Posted Posted on 2014-10-13
Virtually everyone I know who has attended the Reviving the Islamic Spirit Conference (RIS) since its inception feel that it is the best large Islamic Conference they have attended. I definitely feel that way. The organizers have done an amazing job in creating a highly professional event that truly leaves most attendees feeling revived and re-energized, prepared to face the daily challenges awaiting them upon returning to their homes with greater energy, resolve and vision. I look forward to that boost every year.
Like any human endeavor, RIS is not perfect. Some of its imperfections have been highlighted this past summer by a series of very public criticisms. This brief message is not to call into question the substance of those criticisms. I have had the opportunity to speak personally with some of those who feel the conference is not as inclusive as it could be, and I appreciate both the honesty of their observations, and the brotherly concern, which moved them to share them. At the end of the day, like Tariq Ramadan, a very high-profile critic of RIS, whom I have not yet had the opportunity to speak to in person, they want to see a better conference, and that is the foundation of their critique. May Allah bless them all.
Even before those criticism came to light, others, such as Canadian Muslims with Disabilities (CAM-D) have complained of the need for the conference to be more accessible to Muslims challenged by various disabilities. I know that the organizers of the conference have tried to address some of their concerns, but they will readily acknowledge that they have much more to do in this particular regard. Yet others criticize the conference from other, justifiable, directions. Members of our community should not be hesitant to raise issues that concern it, for we would all readily admit that constructive criticism is one the most fundamental requisites for improvement in any endeavor. RIS is no exception.
Having said that, what has been accomplished by the organizers has proven to be a powerful, life-changing experience for many of the attendees, beginning with those individuals who each year proclaim their Shahada at the conference. In addition to the benefits accruing to those Muslims attending, the annual coat drive, food drive and other social service programs, programs which the organizers are seeking to expand, thousands of non-Muslims benefit from RIS. As a result, the entire community in the Greater Toronto Area (GTA) has come to see the RIS as a source of positive Muslim involvement in the life of the wider community.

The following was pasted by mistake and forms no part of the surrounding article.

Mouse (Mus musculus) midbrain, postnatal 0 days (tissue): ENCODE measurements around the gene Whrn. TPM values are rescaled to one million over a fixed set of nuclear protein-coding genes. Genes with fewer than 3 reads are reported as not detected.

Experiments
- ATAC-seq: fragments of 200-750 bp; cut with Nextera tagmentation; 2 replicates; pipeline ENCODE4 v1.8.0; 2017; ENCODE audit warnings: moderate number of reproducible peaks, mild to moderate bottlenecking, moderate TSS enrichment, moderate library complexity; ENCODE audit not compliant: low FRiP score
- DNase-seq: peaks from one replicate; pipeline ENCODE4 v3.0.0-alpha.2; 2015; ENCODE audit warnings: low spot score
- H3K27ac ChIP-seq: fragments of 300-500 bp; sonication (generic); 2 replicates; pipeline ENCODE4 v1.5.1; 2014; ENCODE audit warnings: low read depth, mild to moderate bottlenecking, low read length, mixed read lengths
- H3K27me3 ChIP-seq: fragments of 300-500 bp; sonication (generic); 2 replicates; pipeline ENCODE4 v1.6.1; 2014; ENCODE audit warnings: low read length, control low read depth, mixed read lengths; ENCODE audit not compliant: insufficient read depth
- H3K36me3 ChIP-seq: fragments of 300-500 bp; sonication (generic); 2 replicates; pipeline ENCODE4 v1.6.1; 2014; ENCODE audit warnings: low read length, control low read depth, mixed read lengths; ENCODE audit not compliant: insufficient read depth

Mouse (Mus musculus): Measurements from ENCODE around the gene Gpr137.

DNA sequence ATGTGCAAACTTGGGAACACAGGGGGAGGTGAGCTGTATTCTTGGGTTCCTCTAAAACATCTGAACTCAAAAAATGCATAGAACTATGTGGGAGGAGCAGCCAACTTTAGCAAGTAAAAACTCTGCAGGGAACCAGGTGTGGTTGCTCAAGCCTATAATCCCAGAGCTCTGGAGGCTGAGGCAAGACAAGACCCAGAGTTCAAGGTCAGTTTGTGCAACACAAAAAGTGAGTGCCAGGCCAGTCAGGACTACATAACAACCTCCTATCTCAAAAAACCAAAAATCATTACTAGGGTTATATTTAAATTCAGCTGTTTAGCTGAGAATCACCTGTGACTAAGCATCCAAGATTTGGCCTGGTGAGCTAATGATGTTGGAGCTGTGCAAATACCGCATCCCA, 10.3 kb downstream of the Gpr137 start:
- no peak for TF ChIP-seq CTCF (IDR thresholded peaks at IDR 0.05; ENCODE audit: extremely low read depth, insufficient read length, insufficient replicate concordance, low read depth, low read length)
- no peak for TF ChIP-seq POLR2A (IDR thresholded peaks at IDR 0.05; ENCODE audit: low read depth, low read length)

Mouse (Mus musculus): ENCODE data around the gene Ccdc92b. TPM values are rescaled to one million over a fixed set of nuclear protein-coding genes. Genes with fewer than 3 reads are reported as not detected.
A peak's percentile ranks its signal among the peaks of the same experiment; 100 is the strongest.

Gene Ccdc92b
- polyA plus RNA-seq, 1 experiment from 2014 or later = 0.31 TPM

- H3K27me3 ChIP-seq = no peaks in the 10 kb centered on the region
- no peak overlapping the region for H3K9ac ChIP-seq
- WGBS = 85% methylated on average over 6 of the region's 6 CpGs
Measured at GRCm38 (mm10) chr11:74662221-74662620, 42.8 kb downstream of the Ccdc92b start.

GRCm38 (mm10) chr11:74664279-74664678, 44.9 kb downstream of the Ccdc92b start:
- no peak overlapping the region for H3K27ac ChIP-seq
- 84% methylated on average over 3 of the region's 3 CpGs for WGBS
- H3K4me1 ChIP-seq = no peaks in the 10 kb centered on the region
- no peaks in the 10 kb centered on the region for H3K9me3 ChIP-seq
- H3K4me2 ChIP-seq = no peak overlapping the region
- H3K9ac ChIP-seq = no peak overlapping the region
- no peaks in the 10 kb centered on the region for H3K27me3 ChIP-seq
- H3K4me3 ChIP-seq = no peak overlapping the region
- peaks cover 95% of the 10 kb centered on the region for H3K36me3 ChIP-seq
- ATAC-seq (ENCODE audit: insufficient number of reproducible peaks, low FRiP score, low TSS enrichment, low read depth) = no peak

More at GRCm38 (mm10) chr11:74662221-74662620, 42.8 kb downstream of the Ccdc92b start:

For many Torontonians, Muslims and non-Muslims alike, RIS is a source of great civic pride. In this age where Muslims are increasingly viewed by many in North America as menacing outsiders, the organizers should be commended for what they have accomplished. They have created, from scratch, without the aid of any Muslim country or major political party or organization, a powerful institution that serves as a testimony to the beauty of our religion at a time when there is so much making to appear ugly.
At the end of the day, the conference is dedicated to reviving the spirit of the attendees. Other conferences are dedicated to other purposes, some strictly political, some more eclectic in their approach. In my estimation, RIS has done a wonderful job accomplishing its mission. May Allah protect this unique gathering and may He reward the organizers immensely for what they have been blessed to achieve. I look forward to seeing you all in Toronto, Insha Allah!